Oregon State University researchers simulated a wolf encounter with German Shepherds to measure stress levels in beef cows. Photo by Reinaldo Cooke
Oregon State University researchers simulated a wolf encounter with German Shepherds to measure stress levels in beef cows.

Wolf attacks have long-term impact on cowherd

Even if they weren’t directly affected, cows in a herd attacked by wolves suffer stress, reduced pregnancy rates.

By Chris Branam

PTSD, or post-traumatic stress disorder, is a devastating condition. While it’s best known as a major medical issue for combat veterans, it’s also a concern for anyone who has gone through a traumatic event in their lives.

But can it affect animals too?

Cows that have witnessed wolf attacks display physical signs associated with post-traumatic stress disorder, according to a new study by Oregon State University (OSU). This is the first study of its kind to reveal PTSD biomarkers in cattle.

The findings are published in the Journal of Animal Science.

“Wolf attacks create bad memories in the herd and cause a stress response known to result in decreased pregnancy rates, lighter calves and a greater likelihood of getting sick,” says Reinaldo Cooke, an animal scientist in OSU’s College of Agricultural Sciences who led the study.

After they were reintroduced to Yellowstone National Park in the last two decades, gray wolves have dispersed through the West and have hunted in livestock grazing areas. Oregon’s wolf population has grown steadily since wolves migrated to northeast Oregon.

OSU researchers have heard anecdotes from ranchers that cows that have come in contact with wolves eat less and are more aggressive and sickly. In this study, cows at the Eastern Oregon Agricultural Research Center (EOARC) in Burns, Ore., were exposed to a simulated wolf encounter and their brain and blood were analyzed for biomarkers, in this case, expression of genes associated with stress-related psychological disorders, including PTSD.

The research builds on a 2014 study led by Cooke, showing that cows that had been exposed to wolves showed more fearful behavior even when they had not been attacked. The latest findings confirmed the researchers’ hypothesis: the cows’ stress response was expressed in certain biomarkers in their blood and brain cells linked to PTSD in humans and other mammals. Similar research has been conducted with rodents exposed to potential predators.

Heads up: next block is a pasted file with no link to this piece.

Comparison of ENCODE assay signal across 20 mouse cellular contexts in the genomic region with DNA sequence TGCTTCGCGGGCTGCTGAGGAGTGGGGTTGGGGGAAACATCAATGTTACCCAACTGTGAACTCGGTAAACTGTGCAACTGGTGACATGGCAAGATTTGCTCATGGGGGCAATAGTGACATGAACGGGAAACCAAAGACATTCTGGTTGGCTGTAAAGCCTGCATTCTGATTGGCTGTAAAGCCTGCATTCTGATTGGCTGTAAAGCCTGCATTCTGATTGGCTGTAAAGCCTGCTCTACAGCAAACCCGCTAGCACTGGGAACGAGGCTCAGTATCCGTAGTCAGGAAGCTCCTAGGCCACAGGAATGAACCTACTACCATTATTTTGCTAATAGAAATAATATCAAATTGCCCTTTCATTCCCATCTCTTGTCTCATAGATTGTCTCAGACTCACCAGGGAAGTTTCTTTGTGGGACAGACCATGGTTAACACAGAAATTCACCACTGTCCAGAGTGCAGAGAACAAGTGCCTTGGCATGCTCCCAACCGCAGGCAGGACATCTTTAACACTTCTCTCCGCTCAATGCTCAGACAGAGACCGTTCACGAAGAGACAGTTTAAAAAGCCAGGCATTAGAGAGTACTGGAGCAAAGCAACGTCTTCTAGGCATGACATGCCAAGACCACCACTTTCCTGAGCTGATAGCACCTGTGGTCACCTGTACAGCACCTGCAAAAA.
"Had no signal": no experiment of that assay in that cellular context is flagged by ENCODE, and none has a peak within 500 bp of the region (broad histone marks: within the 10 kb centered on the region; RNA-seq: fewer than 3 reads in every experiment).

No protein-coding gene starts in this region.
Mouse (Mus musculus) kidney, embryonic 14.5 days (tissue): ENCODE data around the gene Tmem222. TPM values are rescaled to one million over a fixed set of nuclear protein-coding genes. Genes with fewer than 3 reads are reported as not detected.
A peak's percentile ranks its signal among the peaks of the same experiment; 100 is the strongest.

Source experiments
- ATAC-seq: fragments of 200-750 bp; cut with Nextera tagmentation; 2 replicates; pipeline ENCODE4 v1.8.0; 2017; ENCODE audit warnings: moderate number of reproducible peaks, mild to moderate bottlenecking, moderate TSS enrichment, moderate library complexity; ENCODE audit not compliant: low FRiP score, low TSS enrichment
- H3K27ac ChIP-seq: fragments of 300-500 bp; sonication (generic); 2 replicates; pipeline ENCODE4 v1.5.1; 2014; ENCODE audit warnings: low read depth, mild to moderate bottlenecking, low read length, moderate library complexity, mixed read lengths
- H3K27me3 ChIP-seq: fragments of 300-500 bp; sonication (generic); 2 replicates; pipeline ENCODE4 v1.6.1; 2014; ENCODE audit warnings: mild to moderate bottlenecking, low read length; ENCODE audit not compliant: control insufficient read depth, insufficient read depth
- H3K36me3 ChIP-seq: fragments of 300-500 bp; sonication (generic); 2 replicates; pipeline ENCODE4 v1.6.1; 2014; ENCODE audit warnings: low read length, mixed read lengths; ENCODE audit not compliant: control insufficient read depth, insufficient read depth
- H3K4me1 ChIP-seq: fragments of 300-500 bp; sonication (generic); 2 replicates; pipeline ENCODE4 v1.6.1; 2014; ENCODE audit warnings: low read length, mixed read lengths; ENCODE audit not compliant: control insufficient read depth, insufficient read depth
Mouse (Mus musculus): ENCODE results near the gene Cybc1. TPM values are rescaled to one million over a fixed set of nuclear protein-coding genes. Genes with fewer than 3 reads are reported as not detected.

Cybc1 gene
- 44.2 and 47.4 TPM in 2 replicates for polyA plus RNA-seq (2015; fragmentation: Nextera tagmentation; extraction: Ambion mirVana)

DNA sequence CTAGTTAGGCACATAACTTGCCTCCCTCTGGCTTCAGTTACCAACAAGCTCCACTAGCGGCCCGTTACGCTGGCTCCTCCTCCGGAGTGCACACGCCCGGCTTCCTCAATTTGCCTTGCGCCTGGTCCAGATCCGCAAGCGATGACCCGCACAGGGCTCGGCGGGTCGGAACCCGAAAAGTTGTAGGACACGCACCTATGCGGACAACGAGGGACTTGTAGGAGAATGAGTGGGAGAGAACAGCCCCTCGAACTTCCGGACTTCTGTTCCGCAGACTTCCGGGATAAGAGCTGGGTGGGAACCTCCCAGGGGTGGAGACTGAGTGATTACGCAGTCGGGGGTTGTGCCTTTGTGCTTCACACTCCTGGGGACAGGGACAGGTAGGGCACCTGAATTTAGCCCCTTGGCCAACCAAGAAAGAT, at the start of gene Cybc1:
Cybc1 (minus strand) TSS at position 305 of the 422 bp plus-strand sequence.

In their latest 2016 study, researchers simulated a wolf encounter with 20 Angus crossbred cows to appraise the stress of a wolf attack. Half of them were raised at the EOARC and had never seen a wolf, and the other half had been part of a commercial herd in Idaho that was previously attacked on the range. None of the Idaho cows had been directly attacked or injured by wolves.

Both sets of cows were gathered separately for 20 minutes in a pen scented with wolf urine while pre-recorded wolf howls played over a stereo. Three trained dogs – two German shepherds and one adult border collie-Alaskan malamute mix – walked outside the pen.

“The cows previously unfamiliar with wolves showed no signs of agitation and actually approached the dogs,” Cooke said. “They also didn’t have biological signs of PTSD, according to PTSD-related biomarkers evaluated in their blood or brain tissue.”

Multiple studies from Cooke and other researchers have established a link between cow stress and poor performance traits that can cost ranchers. The researchers call for further research into ways of successfully managing both wolves and livestock so they can co-exist.

The Oregon Beef Council funded the study.

Branan writes for the Oregon State University Extension Service.

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